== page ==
“I’ve spent a significant amount of time in Silicon Valley working with early- to late-stage startups across a variety of industries,” she says. “This time in my life has forever changed how I think with regard to business operations and digital disruption — I encourage the C-suite, the CAE, and the board to do the same. Communication and transparency are key. Better communication comes from better education and dialogue.”
Cybersecurity ranks as the most relevant risk to tackle by all groups both now and in the future, according to the report. Yet while cyber breaches are a prevalent reality in business life, the threat is as old as the internet itself — so why do businesses say they find it so hard to deal with? The OnRisk survey suggests that, due to a lack of knowledge within the internal audit team, some CAEs rely too much on assurance from the chief information security officer that controls around cyber risk are sound. It is an explanation that Dominique Vincenti, global head of internal audit–chief audit executive at Uber in San Francisco does not accept.
“Knowing what to do in this field has been understood for years,” she says. “CAEs are well-equipped with lots of robust frameworks — such as the [U.S. National Institute of Standards and Technology (NIST)] Cybersecurity Framework and the Sender Policy Framework for email — to help them ask the right questions. It is the topic most written about with the most guidance available, so there is really no excuse. That’s why I call it negligence.”
Cyber-risk expertise should be no less difficult to understand than legal risk, for Vincenti, because she does not see it as the CAE’s job to be a subject-matter expert in anything other than risk management. As risks evolve and become more complex, it is up to the CAE to continually restructure his or her team with the right skills and expertise needed. For the CAE, she says, the question should be, “Am I building the team I need to do the job in today’s context?” Addressing the talent management issue identified by the survey requires internal audit leaders to think more laterally about the staff they hire.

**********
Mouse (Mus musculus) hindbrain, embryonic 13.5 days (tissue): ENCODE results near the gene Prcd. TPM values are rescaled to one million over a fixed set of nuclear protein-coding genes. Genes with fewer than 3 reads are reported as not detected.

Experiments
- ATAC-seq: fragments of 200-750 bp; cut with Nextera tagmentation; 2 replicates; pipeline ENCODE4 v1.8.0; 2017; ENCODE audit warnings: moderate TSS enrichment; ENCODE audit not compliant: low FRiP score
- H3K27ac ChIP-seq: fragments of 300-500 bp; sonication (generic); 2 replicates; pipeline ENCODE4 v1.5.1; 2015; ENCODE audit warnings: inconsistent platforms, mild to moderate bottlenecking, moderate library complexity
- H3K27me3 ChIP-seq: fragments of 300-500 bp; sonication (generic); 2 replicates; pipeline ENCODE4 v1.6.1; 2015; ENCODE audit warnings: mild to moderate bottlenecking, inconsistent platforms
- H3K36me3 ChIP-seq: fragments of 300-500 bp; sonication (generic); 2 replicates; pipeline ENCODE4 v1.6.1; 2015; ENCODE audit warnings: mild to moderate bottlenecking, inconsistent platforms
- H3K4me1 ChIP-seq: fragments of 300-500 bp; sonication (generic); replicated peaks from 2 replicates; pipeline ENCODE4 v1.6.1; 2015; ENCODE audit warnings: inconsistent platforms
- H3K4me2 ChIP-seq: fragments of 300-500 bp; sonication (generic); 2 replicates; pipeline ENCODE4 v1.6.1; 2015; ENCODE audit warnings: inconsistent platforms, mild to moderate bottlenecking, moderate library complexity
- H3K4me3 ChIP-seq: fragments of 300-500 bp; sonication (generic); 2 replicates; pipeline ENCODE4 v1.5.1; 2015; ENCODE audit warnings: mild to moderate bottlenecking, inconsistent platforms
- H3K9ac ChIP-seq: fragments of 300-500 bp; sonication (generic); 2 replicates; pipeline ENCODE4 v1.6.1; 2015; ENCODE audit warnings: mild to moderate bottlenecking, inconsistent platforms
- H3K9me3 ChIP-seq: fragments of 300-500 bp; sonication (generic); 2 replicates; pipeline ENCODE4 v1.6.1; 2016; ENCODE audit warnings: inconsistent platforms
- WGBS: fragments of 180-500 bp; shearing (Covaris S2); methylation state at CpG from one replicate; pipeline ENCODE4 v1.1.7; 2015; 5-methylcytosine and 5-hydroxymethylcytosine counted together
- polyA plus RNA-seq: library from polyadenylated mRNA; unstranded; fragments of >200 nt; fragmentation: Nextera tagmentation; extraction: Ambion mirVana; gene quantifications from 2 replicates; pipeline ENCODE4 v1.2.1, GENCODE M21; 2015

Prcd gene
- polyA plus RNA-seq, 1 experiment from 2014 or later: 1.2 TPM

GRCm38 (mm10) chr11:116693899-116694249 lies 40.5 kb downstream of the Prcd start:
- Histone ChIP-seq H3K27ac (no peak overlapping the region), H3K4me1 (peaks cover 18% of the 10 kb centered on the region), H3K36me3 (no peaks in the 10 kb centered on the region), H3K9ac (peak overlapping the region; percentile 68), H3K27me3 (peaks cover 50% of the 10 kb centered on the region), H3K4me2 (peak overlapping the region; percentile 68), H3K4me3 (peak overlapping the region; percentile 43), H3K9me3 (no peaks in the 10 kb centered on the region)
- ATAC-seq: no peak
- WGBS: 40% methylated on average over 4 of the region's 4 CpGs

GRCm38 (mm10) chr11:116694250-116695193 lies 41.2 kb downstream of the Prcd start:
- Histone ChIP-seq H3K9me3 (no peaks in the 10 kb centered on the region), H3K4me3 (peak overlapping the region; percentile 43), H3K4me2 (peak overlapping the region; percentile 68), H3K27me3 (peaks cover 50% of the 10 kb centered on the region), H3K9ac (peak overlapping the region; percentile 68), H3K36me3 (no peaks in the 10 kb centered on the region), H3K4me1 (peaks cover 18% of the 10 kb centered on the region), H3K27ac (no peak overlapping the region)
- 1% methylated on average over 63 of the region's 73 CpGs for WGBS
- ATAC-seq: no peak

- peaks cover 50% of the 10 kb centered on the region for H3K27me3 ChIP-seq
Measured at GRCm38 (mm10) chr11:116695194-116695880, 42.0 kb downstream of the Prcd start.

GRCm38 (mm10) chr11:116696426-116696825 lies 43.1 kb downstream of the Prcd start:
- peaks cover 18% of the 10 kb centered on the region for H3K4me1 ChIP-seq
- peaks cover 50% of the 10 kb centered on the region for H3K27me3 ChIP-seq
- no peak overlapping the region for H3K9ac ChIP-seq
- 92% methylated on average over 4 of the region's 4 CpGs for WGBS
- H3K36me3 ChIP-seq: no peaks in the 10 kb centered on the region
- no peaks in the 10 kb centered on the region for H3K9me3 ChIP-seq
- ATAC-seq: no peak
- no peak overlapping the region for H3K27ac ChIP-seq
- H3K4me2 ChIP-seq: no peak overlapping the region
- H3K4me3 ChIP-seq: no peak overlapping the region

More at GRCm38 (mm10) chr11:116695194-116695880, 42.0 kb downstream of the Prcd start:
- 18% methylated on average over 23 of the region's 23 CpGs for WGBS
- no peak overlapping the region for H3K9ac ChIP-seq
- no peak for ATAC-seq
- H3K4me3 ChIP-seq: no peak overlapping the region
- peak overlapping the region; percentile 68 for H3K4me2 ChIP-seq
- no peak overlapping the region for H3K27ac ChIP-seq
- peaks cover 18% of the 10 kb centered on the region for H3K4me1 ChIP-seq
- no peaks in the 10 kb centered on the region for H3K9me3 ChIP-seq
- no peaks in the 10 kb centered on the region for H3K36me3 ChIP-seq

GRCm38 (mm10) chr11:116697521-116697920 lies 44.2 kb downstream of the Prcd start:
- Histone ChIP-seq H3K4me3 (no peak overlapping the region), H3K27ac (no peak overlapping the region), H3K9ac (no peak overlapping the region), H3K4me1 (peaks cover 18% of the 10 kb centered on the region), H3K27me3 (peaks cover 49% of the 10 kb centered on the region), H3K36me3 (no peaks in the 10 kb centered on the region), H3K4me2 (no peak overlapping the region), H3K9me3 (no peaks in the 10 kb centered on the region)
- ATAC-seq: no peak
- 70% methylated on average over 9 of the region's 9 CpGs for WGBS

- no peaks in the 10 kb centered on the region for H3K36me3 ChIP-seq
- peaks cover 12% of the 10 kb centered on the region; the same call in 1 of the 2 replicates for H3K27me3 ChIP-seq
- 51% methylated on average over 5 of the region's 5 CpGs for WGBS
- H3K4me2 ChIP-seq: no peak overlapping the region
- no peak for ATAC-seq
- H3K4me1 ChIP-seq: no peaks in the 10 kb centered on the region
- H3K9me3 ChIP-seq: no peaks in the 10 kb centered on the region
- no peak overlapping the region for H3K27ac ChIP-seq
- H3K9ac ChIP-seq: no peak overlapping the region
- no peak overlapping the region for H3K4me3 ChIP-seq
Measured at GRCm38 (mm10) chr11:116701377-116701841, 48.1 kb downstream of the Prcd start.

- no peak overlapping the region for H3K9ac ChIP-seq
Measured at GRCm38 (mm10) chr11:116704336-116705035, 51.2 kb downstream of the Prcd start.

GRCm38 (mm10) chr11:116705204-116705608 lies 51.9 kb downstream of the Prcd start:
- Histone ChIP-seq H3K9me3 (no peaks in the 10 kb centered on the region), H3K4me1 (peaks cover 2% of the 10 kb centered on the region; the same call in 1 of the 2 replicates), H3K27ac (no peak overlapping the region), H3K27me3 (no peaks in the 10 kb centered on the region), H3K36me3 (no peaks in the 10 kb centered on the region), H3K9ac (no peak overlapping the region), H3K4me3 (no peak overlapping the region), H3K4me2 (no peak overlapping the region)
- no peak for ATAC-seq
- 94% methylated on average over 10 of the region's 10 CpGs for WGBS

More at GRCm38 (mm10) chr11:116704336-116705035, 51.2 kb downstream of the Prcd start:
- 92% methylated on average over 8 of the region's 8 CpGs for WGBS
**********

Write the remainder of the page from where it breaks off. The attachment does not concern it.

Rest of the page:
Like Steele, Vincenti says the crux of the problem is that many boards, C-suite executives, and CAEs have not caught up with the fundamental structural change digitalization implies — especially in areas such as third-party risk where problems need to be reframed. “For me, when people talk about third-party risks, it shows me that they are already 10 years in the past,” she says. “We are not dealing with third parties anymore — we are working in ecosystems and on platforms where we are interconnected and interdependent. The problem is we are often employing old tools to deal with these new constructs, which makes it very difficult to manage today’s risks effectively.”
She accepts it is not always easy to get such messages across and has had personal experience failing to convince boards and C-suites to act on emerging issues in previous roles. In one organization, she repeatedly told management that it needed to care more about data privacy and was repeatedly ignored. Later, when preparing for GDPR, the company found its data privacy processes to be relatively poor. She jokes that she felt like the ancient Greek seer Cassandra who warned the Trojans not to accept the gift of a giant wooden horse — it was secretly packed with heavily armed Greek warriors — because it would lead to the sacking of the city of Troy. But she sees providing foresight as a critical role for internal audit to play and devotes one-third of every executive meeting to emerging issues — often repeating the same material if she thinks inadequate action has been taken.
Time to Act
The world may have changed radically over the last few decades, but the need for effective risk management has not. If the corporate governance model is to work well, CAEs need to play their part more effectively. They not only need to understand today’s business environment, build the right audit teams, and use cutting-edge tools to deal with complex and interconnected risks, but they also must be outspoken and resilient enough to press their organizations to act on the emerging threats on the horizon.
While there is work to do, the paths that each of the three groups surveyed in the report must follow are relatively clear, according to those interviewed. Communication on risk must be clear and unambiguous, underpinned by an effective risk governance framework. The C-suite needs to bring the CAE’s team in early on key strategic issues. The board needs to make sure the internal audit function is well-resourced to deal with strategic risks and innovation, rather than relegating the department to play only a compliance role. Perhaps many people in corporate America already thought the way business leaders communicate and act on risk within their organizations was out of kilter. The OnRisk 2020 survey provides the objective evidence that such misalignment on risk is real. It is time to act on that knowledge.